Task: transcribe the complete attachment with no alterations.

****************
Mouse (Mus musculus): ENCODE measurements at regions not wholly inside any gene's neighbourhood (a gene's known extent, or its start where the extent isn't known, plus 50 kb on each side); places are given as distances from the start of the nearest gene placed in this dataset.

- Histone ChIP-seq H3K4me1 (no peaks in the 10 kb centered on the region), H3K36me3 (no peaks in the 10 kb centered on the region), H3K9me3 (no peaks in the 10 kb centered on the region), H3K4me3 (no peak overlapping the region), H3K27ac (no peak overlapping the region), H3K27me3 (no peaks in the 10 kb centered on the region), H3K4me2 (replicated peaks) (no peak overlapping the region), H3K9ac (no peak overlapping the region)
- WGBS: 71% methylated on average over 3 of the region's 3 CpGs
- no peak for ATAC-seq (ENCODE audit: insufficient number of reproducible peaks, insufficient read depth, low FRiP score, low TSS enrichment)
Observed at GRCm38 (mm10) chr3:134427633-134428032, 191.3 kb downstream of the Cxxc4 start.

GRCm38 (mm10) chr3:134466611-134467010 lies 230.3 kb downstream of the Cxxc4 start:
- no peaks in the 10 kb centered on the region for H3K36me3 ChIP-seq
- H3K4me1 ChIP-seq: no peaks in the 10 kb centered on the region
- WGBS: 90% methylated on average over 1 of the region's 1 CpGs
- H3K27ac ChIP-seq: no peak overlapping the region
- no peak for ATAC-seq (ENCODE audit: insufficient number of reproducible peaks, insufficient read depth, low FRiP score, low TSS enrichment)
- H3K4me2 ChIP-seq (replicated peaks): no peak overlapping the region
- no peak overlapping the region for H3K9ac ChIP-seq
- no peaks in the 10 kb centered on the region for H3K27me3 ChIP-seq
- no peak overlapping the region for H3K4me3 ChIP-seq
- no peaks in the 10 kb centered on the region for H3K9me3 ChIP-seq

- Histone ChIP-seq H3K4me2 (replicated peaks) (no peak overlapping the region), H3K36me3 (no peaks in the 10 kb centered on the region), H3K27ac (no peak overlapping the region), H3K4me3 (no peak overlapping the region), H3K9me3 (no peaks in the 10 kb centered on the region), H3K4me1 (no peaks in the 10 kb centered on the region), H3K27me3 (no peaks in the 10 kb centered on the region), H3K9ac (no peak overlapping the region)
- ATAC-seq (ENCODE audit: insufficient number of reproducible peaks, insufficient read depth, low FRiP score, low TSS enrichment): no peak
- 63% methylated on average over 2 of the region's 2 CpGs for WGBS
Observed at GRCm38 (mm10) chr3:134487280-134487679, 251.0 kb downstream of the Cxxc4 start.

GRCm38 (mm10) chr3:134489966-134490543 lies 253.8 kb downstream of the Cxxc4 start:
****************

Mouse (Mus musculus): ENCODE measurements at regions not wholly inside any gene's neighbourhood (a gene's known extent, or its start where the extent isn't known, plus 50 kb on each side); places are given as distances from the start of the nearest gene placed in this dataset.

- Histone ChIP-seq H3K4me1 (no peaks in the 10 kb centered on the region), H3K36me3 (no peaks in the 10 kb centered on the region), H3K9me3 (no peaks in the 10 kb centered on the region), H3K4me3 (no peak overlapping the region), H3K27ac (no peak overlapping the region), H3K27me3 (no peaks in the 10 kb centered on the region), H3K4me2 (replicated peaks) (no peak overlapping the region), H3K9ac (no peak overlapping the region)
- WGBS: 71% methylated on average over 3 of the region's 3 CpGs
- no peak for ATAC-seq (ENCODE audit: insufficient number of reproducible peaks, insufficient read depth, low FRiP score, low TSS enrichment)
Observed at GRCm38 (mm10) chr3:134427633-134428032, 191.3 kb downstream of the Cxxc4 start.

GRCm38 (mm10) chr3:134466611-134467010 lies 230.3 kb downstream of the Cxxc4 start:
- no peaks in the 10 kb centered on the region for H3K36me3 ChIP-seq
- H3K4me1 ChIP-seq: no peaks in the 10 kb centered on the region
- WGBS: 90% methylated on average over 1 of the region's 1 CpGs
- H3K27ac ChIP-seq: no peak overlapping the region
- no peak for ATAC-seq (ENCODE audit: insufficient number of reproducible peaks, insufficient read depth, low FRiP score, low TSS enrichment)
- H3K4me2 ChIP-seq (replicated peaks): no peak overlapping the region
- no peak overlapping the region for H3K9ac ChIP-seq
- no peaks in the 10 kb centered on the region for H3K27me3 ChIP-seq
- no peak overlapping the region for H3K4me3 ChIP-seq
- no peaks in the 10 kb centered on the region for H3K9me3 ChIP-seq

- Histone ChIP-seq H3K4me2 (replicated peaks) (no peak overlapping the region), H3K36me3 (no peaks in the 10 kb centered on the region), H3K27ac (no peak overlapping the region), H3K4me3 (no peak overlapping the region), H3K9me3 (no peaks in the 10 kb centered on the region), H3K4me1 (no peaks in the 10 kb centered on the region), H3K27me3 (no peaks in the 10 kb centered on the region), H3K9ac (no peak overlapping the region)
- ATAC-seq (ENCODE audit: insufficient number of reproducible peaks, insufficient read depth, low FRiP score, low TSS enrichment): no peak
- 63% methylated on average over 2 of the region's 2 CpGs for WGBS
Observed at GRCm38 (mm10) chr3:134487280-134487679, 251.0 kb downstream of the Cxxc4 start.

GRCm38 (mm10) chr3:134489966-134490543 lies 253.8 kb downstream of the Cxxc4 start: